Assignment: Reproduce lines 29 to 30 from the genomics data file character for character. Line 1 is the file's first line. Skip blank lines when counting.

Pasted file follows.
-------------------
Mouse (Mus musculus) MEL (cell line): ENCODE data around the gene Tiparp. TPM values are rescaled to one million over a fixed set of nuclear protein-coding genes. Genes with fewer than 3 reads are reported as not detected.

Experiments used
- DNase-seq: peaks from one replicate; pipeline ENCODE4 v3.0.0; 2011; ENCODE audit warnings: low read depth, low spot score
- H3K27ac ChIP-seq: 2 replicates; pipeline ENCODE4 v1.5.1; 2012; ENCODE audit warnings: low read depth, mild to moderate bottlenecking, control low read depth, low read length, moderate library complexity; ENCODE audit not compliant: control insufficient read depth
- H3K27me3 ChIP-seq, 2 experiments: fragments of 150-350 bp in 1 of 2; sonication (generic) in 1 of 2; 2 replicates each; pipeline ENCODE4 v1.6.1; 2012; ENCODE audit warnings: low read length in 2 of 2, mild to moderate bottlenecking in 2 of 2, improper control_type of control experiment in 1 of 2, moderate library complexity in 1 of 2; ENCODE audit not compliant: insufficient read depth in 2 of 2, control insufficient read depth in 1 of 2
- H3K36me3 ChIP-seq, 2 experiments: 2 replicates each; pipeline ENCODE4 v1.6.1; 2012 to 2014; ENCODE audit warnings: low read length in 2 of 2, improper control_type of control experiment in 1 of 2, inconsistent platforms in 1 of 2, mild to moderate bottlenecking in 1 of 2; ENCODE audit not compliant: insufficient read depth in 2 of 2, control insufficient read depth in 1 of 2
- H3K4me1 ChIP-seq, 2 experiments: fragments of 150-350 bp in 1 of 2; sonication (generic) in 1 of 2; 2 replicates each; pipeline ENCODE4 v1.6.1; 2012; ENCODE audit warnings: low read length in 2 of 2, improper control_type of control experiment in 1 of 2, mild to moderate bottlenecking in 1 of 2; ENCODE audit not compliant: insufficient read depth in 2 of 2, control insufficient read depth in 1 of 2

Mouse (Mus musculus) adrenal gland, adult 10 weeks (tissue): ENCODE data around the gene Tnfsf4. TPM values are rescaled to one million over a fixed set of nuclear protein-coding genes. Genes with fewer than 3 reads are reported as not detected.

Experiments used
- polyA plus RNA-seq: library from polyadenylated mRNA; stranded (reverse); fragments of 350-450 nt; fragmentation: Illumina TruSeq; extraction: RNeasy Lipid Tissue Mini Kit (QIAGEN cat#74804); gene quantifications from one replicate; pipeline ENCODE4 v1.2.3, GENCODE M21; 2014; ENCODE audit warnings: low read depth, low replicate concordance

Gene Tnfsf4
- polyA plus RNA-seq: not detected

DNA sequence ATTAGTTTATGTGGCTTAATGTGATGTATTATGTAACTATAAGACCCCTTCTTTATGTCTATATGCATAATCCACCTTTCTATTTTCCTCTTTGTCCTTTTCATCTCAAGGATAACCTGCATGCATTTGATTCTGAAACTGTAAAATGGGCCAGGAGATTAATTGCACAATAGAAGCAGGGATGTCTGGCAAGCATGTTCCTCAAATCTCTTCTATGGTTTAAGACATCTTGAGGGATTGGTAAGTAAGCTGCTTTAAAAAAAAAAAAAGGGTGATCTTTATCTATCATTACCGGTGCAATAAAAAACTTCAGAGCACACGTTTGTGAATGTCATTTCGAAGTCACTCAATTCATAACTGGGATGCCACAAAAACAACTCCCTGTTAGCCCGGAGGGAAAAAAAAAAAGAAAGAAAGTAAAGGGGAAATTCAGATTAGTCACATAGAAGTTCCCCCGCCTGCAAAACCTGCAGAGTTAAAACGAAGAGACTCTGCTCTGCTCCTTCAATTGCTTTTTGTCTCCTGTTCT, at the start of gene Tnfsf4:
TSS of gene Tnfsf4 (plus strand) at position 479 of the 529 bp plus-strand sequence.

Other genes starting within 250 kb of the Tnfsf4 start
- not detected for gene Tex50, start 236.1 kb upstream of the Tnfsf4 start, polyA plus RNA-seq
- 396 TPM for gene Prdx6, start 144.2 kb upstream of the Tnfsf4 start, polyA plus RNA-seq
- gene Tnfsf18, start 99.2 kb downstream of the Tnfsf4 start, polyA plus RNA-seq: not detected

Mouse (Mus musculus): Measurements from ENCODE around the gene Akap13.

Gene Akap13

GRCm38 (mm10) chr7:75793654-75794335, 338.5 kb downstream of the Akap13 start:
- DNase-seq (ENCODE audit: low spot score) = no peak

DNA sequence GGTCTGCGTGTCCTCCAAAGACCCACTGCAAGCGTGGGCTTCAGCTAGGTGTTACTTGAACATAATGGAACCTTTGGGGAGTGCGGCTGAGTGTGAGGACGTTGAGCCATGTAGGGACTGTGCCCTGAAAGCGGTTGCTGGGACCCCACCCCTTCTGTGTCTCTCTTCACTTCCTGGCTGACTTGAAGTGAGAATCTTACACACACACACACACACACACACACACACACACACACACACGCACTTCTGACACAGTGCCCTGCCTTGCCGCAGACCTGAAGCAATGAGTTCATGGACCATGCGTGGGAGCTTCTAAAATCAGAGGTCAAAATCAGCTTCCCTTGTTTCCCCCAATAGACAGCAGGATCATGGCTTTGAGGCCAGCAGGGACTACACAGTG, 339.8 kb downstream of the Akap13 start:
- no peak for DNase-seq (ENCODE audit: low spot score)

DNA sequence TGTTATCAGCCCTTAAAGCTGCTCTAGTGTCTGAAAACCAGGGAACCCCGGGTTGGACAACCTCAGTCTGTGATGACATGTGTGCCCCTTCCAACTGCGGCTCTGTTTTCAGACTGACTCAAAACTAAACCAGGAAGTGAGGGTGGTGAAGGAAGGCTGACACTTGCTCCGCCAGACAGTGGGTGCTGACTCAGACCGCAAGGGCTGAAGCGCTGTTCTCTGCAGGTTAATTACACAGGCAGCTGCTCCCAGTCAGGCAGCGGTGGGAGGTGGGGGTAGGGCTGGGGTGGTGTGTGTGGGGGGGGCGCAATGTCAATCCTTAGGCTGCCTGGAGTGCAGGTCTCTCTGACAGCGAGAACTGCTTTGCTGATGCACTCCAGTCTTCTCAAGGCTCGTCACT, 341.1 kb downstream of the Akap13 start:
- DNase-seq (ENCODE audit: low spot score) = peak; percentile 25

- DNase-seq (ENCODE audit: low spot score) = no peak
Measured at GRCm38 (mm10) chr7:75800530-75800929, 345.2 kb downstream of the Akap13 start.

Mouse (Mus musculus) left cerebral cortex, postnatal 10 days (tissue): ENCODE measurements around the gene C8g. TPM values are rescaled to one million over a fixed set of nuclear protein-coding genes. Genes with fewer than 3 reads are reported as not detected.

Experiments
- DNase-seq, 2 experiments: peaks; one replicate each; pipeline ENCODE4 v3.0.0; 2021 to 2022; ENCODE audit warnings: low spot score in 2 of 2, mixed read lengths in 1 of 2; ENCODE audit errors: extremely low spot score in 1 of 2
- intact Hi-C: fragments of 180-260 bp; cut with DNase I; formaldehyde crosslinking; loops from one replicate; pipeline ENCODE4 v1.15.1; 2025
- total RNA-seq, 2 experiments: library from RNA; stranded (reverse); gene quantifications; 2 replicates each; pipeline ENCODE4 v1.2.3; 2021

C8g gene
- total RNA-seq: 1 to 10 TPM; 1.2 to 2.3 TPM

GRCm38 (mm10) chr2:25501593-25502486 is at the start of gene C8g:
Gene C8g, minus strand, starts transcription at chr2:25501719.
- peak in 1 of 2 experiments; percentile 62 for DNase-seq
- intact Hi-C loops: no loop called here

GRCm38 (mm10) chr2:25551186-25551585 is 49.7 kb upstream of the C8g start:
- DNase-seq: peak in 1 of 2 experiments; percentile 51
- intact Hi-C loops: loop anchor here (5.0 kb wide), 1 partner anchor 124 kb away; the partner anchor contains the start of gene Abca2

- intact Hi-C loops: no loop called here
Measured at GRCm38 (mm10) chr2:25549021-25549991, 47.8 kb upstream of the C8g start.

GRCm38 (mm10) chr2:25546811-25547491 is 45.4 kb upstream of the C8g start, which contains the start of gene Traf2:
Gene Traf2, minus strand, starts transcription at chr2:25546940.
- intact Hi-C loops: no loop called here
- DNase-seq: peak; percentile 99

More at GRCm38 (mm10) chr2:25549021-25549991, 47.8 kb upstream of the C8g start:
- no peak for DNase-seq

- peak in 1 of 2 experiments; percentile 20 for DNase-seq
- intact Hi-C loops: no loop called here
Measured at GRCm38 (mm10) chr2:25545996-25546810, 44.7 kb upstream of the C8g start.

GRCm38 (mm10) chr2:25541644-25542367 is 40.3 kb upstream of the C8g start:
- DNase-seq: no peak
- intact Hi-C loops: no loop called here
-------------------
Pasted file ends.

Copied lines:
Mouse (Mus musculus) left cerebral cortex, postnatal 10 days (tissue): ENCODE measurements around the gene C8g. TPM values are rescaled to one million over a fixed set of nuclear protein-coding genes. Genes with fewer than 3 reads are reported as not detected.

Experiments